The hype declared Batman an atheist. There’s more to it than that.
A young boy kneels by his bed, lit by a single candle. His hands clasped in a prayerful posture, he pronounces a vow that will shape the rest of his life: “And I swear by the spirits of my parents to avenge their deaths by spending the rest of my life warring on all criminals.”
In the original telling of Batman’s origin, the traumatized young Bruce Wayne, days after witnessing the brutal murders of his parents, has committed himself to a path that will become a double life, torn between light and darkness. When he eventually takes on the likeness of a night creature to terrify criminals and to ensure no one else will suffer his losses, he will succeed so well that the being he created leads to an identity crisis of faith—one that might resonate in our own hearts.
Weeks ago, the news circulated that in Batman #53, Batman would be declared an atheist. There was little surprise, since Batman is the most self-made superhero in the comic book pantheon, and the one least likely to feel dependent on a supernatural God. But fans were intrigued to hear that writer Tom King was going beyond the implications that Bruce Wayne acknowledges no Higher Power, and exploring the dynamics of how this rejection of faith came to be and its consequences.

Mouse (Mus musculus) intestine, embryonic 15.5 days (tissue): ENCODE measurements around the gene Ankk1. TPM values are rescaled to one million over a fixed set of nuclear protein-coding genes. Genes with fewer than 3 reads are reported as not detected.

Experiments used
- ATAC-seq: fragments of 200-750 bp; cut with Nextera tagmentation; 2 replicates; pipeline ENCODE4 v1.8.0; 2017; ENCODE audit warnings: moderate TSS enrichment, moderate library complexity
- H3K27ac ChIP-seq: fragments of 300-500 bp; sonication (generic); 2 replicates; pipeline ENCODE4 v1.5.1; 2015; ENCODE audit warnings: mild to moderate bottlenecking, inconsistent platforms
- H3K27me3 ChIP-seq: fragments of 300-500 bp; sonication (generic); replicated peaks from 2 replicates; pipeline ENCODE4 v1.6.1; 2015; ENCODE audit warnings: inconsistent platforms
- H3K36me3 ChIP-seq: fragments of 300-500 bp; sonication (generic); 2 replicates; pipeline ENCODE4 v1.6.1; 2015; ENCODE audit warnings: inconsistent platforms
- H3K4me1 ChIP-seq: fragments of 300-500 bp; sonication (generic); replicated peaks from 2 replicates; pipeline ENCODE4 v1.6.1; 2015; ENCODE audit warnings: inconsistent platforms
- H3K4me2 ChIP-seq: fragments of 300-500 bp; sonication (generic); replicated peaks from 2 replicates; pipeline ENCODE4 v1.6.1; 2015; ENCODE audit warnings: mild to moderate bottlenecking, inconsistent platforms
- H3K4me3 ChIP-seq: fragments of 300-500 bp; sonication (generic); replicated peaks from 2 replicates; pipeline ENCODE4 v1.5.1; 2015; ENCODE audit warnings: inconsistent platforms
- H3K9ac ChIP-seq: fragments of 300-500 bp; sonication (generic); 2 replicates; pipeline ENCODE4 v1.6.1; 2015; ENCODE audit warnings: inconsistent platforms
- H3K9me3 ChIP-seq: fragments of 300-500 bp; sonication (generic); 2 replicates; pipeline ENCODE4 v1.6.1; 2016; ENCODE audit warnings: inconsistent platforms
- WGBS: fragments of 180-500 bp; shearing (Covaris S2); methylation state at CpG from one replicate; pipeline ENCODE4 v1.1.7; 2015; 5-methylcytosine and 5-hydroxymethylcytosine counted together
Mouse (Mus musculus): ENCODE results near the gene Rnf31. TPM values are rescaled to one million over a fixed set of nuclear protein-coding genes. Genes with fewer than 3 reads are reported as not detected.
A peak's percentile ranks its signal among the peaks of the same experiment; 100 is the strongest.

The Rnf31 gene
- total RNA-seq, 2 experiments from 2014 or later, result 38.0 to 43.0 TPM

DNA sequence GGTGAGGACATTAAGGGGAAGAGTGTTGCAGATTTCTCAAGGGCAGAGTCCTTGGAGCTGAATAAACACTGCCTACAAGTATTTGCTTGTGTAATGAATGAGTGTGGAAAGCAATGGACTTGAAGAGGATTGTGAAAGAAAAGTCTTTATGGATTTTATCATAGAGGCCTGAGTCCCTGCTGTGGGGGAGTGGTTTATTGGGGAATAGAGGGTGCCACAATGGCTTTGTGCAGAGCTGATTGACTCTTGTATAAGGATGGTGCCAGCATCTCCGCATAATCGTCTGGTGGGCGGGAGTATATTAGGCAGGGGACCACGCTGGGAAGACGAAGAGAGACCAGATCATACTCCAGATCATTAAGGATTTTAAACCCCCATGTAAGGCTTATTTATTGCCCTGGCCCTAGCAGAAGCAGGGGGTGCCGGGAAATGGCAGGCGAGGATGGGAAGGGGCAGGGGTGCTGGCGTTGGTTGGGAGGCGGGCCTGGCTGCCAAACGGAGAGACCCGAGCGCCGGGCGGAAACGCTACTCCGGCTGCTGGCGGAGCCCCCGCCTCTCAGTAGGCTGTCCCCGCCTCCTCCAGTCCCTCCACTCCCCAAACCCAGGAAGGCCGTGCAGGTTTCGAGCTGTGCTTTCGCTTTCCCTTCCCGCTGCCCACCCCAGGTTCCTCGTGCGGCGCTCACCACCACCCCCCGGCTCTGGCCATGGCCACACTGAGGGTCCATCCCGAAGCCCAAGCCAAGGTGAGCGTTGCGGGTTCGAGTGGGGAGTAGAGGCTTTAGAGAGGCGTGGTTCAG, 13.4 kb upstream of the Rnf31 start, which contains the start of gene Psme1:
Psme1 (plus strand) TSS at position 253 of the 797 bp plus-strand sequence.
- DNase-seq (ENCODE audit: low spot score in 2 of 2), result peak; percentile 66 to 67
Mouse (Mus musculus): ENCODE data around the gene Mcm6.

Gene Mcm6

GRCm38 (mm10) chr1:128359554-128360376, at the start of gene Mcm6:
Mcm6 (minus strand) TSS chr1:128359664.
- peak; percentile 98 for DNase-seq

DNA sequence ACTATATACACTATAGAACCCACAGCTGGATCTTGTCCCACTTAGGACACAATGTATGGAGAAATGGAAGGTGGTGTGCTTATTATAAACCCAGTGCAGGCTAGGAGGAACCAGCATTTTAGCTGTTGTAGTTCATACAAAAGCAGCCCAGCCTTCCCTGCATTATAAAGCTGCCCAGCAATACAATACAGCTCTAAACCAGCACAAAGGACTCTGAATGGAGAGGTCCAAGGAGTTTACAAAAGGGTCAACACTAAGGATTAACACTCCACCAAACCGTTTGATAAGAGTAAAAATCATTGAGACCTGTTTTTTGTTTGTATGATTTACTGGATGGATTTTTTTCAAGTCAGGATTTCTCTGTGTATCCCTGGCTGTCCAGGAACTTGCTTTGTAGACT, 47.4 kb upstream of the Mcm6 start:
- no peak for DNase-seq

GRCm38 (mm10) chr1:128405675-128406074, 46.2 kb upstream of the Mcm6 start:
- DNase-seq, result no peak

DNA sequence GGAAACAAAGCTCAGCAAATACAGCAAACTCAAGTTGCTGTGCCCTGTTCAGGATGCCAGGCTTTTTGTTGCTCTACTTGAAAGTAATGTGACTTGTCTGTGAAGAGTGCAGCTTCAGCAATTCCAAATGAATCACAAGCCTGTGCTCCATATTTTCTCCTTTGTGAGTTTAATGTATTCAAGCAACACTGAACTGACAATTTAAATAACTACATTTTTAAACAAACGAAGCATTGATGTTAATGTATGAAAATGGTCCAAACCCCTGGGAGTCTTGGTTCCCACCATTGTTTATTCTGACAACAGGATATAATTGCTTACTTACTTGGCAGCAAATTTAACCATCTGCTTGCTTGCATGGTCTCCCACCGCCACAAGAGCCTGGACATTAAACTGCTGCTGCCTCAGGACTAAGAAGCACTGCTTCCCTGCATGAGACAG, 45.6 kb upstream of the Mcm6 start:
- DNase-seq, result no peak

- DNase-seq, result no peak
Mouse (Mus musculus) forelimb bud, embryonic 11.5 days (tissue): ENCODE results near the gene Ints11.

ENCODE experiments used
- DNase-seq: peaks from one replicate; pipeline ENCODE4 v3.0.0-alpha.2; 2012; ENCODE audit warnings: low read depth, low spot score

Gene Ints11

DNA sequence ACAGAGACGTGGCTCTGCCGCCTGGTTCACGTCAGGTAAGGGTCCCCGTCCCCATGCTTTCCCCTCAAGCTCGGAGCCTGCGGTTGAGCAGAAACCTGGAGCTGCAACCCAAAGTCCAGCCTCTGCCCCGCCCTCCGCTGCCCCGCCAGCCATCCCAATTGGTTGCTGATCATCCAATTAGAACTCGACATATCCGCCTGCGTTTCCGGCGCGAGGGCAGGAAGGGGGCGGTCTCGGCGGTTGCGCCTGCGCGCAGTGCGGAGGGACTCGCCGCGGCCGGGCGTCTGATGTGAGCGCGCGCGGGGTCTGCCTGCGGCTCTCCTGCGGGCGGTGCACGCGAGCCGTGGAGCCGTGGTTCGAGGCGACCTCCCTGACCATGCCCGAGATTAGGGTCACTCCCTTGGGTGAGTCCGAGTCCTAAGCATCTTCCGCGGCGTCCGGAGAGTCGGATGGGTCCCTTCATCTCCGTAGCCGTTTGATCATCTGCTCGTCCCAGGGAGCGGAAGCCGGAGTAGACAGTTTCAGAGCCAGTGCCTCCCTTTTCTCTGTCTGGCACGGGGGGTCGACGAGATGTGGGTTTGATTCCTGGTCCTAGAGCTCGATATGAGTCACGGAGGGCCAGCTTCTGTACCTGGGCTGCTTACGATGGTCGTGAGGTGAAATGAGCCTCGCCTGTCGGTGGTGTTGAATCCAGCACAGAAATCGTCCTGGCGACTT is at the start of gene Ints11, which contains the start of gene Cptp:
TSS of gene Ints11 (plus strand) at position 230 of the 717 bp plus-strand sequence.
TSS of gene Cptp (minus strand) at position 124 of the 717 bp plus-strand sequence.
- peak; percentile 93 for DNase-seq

Yet in a tweet, King himself questioned whether Batman is actually a practicing atheist: “That’s not how I read that comic.” Indeed, the issue ends with a hint that Bruce Wayne is at a crossroads of faith in God versus faith in himself.
Jury Room Debate
The three-part story, “Cold Days” (in Batman, issues #51-53)—written by King and beautifully illustrated by veteran artist Lee Weeks, an outspoken Christian—picks up after Bruce has …
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